Posted 11 October 2009 - 07:01 PM
Gas wise, I've got nothing on the Co2 issue not covered by everyone else. I'm making the switch to HPA, personally, just so I don't have to deal with the fluctuations any more (plus, I hate when fields run out of Co2).
Clothing-wise, there's rarely such thing as too much. Under armor, long johns, sweatshirts, turtlenecks... anything that will keep the warmth on you, wear, and wear in layers. Nothing sucks more than overheating in your jacket when all you have underneath is a t-shirt. I use three or four layers, depending on the temperature:
1. Thermal underwear/under armor. This layer should wick away sweat from your skin to keep you dry, as well as serving basic heat needs.
2. Pants and shirt. Cotton or fleece pants and shirts will be your base heat layer and extra padding between your bigger layers.
3. Sweatshirt/sweater and snow pants. A wool/cotton sweatshirt will be your outer layer on "coldish" (40+ degrees) days. Snow pants (waterproof, insulated) apply when snow or frigid temperatures are present.
4. Heavy winter jacket. Once it starts snowing or dips below freezing, you need a windproof, insulated outer shell, such as a parka or ski jacket.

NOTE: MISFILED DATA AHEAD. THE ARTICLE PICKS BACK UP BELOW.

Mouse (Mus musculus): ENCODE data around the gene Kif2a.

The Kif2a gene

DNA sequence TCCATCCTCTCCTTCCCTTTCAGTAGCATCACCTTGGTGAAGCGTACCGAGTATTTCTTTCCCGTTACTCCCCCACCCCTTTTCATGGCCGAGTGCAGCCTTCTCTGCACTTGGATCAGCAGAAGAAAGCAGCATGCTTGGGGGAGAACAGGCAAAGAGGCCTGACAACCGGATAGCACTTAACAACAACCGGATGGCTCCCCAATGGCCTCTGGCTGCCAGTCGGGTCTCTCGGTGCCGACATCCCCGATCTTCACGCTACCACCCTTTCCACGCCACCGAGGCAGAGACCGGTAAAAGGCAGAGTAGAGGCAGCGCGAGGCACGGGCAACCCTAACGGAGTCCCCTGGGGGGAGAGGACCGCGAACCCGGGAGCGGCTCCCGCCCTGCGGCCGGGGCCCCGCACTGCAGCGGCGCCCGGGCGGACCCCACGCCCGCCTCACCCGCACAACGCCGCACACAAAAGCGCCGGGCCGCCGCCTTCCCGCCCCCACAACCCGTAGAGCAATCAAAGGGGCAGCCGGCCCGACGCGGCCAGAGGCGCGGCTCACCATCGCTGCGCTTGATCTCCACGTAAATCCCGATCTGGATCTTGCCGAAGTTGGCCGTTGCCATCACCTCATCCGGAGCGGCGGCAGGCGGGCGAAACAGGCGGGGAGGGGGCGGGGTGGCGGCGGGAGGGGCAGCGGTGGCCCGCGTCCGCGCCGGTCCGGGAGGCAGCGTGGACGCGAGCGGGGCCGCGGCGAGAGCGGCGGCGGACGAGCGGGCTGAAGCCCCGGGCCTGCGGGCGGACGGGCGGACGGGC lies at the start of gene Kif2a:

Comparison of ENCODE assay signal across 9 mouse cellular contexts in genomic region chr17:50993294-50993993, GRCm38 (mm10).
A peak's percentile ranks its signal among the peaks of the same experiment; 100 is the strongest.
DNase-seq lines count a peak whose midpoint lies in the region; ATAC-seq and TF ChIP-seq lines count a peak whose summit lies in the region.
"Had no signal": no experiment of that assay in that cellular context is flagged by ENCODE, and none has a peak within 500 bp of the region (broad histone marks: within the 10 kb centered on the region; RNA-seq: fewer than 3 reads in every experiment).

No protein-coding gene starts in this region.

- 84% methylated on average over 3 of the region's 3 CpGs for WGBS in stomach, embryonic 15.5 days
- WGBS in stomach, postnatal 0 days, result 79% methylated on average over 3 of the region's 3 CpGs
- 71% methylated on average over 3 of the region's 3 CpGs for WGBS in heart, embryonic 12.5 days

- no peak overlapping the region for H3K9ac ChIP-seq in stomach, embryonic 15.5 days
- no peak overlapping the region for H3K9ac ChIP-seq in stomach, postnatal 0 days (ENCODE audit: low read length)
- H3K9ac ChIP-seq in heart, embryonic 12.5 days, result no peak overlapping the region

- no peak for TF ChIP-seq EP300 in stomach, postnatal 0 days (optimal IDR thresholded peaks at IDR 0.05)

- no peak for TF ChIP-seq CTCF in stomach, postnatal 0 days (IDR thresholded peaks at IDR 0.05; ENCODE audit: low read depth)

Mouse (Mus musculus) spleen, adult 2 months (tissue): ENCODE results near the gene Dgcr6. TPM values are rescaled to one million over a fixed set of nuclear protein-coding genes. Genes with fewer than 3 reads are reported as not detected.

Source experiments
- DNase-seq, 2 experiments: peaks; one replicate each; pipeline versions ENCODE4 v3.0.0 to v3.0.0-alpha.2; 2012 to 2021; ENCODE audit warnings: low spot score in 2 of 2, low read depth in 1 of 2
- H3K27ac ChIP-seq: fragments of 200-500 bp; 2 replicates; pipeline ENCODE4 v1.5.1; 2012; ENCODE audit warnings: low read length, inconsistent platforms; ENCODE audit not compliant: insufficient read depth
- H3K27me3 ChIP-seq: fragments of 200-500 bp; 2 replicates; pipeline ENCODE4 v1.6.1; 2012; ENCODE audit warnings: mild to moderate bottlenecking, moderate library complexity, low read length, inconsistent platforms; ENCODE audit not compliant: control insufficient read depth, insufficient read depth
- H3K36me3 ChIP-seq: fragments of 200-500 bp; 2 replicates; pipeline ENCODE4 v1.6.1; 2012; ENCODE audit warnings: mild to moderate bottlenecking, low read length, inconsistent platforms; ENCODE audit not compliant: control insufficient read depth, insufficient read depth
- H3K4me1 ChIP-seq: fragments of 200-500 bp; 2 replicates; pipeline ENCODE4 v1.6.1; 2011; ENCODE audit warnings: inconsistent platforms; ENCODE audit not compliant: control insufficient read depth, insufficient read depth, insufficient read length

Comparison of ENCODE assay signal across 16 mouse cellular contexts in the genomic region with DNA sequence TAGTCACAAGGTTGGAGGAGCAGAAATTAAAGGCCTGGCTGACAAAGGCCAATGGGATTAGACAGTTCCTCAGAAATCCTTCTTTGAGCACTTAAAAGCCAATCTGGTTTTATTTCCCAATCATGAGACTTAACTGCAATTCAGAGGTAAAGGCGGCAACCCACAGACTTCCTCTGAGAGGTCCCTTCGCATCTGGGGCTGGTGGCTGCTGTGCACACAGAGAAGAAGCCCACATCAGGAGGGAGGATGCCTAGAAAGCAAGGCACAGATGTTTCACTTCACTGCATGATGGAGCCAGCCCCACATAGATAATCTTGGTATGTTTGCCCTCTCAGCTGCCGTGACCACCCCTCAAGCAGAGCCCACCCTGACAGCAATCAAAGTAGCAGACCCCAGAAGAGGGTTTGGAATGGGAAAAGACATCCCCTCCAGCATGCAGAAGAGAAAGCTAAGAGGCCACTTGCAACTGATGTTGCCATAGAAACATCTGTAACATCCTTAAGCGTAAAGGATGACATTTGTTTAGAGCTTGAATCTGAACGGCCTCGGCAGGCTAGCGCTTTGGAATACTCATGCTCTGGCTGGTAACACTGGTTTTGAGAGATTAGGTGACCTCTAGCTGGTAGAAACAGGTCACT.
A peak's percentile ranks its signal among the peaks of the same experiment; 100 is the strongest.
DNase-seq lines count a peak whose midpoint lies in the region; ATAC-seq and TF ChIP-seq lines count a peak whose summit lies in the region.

Gloves, hats, and face masks are your own choice. Ski masks, balaclavas, and wool caps work well under your paintball mask. As for gloves, look for the warmest pair you can find in which you can still operate your marker (i.e. shoot and reload). I found out too late in my winter game last year that my heavy winter gloves are too bulky to use, and I had a minor case of frostbite. Not fun.
Shoes - anything that floats your boat. In above freezing temps, a solid pair of boots and wool socks will get you through. Below freezing or snowy, you may need something heavier, as well as waterproof. Neoprene socks, I've found, are excellent for keeping your feet dry and warm when put on over wool socks (they're made of the same material as scuba suits).
Food and water - everyone has said it so far, and I will say it again. Dehydration is your #1 threat, even above extreme cold, simply because you will not get thirsty like you do in the heat. If you have one, a portable camp stove (basically a propane tank with a torch on top) is excellent for making more refreshing hot beverages (who wants to drink cold water when it's below freezing?). As for food, granola, fruit, and trail mix as between-game energy snacks, and a more substantial meal for a long day.
Make sure to pack extra of EVERYTHING to your game. Socks, shoes, shirts, everything. Wet clothing is almost as bad as no clothing when it's cold, especially in the wind.
Out of curiosity, you wouldn't happen to be going to the FEAR game in Harvard on the 24th, would you?
It is dark. You are likely to be flanked.